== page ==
There were no scheduled gigs. There were none on the horizon. James Brown’s band was scattered and his home was empty, behind the wound coils of a silver chain.
Washington carried his big gas station mug around the gate to talk. It gets lonely out here, five years on. He drove Mr. Brown to the hospital a few days before he died. A wheeze from powerful lungs concerned the doctors. The estate was empty today. Augusta might have been full of tourists on the first day of the Masters, but none drove out here. Haven’t for a long time. For a while after Brown died, fans turned this gate into a shrine. They made pilgrimages. “They don’t come by like the used to,” he said. “It’s nice and peaceful around here.”
A sign resting on the ground hinted at the legal conflicts: “Anyone entering or leaving the premises will be searched.” The gate was iron with brick supports. The grass looked perfect. Taking care of the property is a full-time job. One day it might be like the Graceland of Soul, but for now, it stays locked. Washington mows, does odd jobs. When he finishes, it’s time to start again, his life a circle, caring for the home of a man who’s buried in Deanna’s yard three or four miles up the road.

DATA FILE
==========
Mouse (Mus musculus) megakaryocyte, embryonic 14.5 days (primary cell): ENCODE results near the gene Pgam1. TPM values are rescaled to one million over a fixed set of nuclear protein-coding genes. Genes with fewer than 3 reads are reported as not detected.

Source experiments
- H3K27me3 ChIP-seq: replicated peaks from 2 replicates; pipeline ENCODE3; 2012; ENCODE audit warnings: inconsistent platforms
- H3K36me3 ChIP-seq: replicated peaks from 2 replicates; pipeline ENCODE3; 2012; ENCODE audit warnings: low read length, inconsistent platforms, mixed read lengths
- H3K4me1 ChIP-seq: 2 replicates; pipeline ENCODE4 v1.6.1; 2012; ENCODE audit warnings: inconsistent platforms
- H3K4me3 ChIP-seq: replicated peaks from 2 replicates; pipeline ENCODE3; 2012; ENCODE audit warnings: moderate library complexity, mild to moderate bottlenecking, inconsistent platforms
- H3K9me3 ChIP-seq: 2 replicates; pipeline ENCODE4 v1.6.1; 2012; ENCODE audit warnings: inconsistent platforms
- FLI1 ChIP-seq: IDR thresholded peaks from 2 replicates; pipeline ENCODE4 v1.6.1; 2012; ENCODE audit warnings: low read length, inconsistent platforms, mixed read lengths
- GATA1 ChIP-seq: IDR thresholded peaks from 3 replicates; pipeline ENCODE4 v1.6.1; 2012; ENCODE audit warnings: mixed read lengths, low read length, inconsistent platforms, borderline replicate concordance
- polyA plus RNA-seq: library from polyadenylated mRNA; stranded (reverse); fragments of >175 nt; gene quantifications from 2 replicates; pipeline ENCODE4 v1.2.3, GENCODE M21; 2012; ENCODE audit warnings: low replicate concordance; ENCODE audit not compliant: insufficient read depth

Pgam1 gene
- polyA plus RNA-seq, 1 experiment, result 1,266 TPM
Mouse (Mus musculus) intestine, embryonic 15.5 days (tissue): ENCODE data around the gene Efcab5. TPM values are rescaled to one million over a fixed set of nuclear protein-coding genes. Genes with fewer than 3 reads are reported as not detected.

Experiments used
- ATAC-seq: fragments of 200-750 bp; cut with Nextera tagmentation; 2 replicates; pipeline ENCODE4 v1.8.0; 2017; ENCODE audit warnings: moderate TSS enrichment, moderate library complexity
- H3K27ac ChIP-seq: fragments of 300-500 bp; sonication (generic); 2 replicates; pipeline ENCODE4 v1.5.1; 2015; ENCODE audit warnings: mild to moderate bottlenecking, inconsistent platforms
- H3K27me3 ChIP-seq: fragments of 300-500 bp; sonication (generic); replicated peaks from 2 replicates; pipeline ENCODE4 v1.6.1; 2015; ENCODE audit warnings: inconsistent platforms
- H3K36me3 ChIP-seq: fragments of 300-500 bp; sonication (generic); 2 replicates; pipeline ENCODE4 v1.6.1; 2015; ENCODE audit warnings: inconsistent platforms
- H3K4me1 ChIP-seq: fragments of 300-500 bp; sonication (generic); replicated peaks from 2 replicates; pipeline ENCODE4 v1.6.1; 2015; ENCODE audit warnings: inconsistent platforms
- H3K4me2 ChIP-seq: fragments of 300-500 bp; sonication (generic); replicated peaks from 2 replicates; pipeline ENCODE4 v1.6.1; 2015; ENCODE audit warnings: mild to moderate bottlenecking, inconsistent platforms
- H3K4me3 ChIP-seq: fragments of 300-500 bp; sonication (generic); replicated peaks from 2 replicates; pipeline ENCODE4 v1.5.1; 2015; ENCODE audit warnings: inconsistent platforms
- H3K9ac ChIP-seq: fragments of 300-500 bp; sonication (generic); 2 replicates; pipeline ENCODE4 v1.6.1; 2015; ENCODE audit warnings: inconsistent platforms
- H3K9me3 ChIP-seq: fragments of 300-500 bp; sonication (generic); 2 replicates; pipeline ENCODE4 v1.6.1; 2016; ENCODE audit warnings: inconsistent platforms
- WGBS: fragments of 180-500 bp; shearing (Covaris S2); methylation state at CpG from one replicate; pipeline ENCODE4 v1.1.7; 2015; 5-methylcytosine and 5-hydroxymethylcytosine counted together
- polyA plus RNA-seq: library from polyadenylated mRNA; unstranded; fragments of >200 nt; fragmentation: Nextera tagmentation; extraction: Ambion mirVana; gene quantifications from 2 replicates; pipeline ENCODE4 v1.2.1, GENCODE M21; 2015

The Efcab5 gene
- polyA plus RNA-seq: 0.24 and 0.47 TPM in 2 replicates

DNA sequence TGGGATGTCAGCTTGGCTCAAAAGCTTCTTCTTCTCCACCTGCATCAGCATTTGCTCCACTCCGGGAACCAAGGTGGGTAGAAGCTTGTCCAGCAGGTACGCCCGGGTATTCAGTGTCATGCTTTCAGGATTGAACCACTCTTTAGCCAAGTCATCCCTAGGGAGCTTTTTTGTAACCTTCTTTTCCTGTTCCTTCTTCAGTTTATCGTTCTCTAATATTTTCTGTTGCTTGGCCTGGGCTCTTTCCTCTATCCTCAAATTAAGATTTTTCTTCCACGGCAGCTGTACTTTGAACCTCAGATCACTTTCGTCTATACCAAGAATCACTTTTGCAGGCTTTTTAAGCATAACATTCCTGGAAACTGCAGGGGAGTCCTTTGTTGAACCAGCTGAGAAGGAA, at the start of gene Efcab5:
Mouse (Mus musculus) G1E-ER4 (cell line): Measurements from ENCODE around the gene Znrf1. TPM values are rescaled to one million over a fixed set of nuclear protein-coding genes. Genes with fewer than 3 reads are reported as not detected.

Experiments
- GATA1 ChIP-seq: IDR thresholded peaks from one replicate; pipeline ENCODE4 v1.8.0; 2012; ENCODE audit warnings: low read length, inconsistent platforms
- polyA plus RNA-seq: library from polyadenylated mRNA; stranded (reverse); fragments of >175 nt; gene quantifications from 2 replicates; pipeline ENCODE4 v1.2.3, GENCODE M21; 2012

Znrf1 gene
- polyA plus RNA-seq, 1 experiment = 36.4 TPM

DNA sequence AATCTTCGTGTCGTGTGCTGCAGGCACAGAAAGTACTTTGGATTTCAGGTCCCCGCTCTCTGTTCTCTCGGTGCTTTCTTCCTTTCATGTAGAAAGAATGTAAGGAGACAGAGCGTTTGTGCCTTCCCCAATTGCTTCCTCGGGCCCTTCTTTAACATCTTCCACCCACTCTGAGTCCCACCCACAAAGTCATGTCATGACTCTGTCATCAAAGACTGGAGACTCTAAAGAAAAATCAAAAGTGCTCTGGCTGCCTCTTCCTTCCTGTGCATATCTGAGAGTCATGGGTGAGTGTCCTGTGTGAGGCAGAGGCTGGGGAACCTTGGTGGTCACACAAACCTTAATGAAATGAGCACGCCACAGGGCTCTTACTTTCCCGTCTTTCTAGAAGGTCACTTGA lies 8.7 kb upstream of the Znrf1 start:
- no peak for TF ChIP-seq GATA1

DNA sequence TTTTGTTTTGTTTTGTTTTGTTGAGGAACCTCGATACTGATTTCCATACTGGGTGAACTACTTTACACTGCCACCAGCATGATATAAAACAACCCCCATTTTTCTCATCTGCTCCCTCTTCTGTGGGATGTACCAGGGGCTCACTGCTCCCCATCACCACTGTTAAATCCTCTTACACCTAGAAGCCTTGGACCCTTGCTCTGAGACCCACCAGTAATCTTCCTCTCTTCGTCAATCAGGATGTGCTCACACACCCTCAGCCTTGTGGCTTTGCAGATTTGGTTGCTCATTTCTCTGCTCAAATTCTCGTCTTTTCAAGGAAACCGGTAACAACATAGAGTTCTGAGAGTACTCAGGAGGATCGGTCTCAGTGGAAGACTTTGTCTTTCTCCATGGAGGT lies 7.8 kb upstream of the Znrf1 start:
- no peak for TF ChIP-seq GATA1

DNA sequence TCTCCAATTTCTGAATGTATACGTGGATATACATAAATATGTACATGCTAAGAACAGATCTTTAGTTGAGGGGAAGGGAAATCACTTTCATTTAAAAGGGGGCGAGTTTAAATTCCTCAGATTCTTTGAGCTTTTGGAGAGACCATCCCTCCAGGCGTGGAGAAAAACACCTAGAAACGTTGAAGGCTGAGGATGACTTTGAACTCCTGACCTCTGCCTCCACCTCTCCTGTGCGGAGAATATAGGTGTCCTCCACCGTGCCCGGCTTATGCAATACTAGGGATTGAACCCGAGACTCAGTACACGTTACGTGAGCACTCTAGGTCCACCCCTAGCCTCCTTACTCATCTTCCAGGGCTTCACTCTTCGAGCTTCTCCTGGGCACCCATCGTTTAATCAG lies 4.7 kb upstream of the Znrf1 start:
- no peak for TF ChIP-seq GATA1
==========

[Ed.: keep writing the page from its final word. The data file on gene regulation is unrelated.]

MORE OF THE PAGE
The blacktop road and the thick, green forests were quiet. Nothing, save the fading grandeur of the gate, suggested the noise and power, the sin and the salvation, born out of the man who once lived over the hill. Some of James Brown’s things remain in the house. A car sits in the garage, its many-valved engine silent. The sky-blue Rolls-Royce, with South Carolina tags, needs a new fuel pump.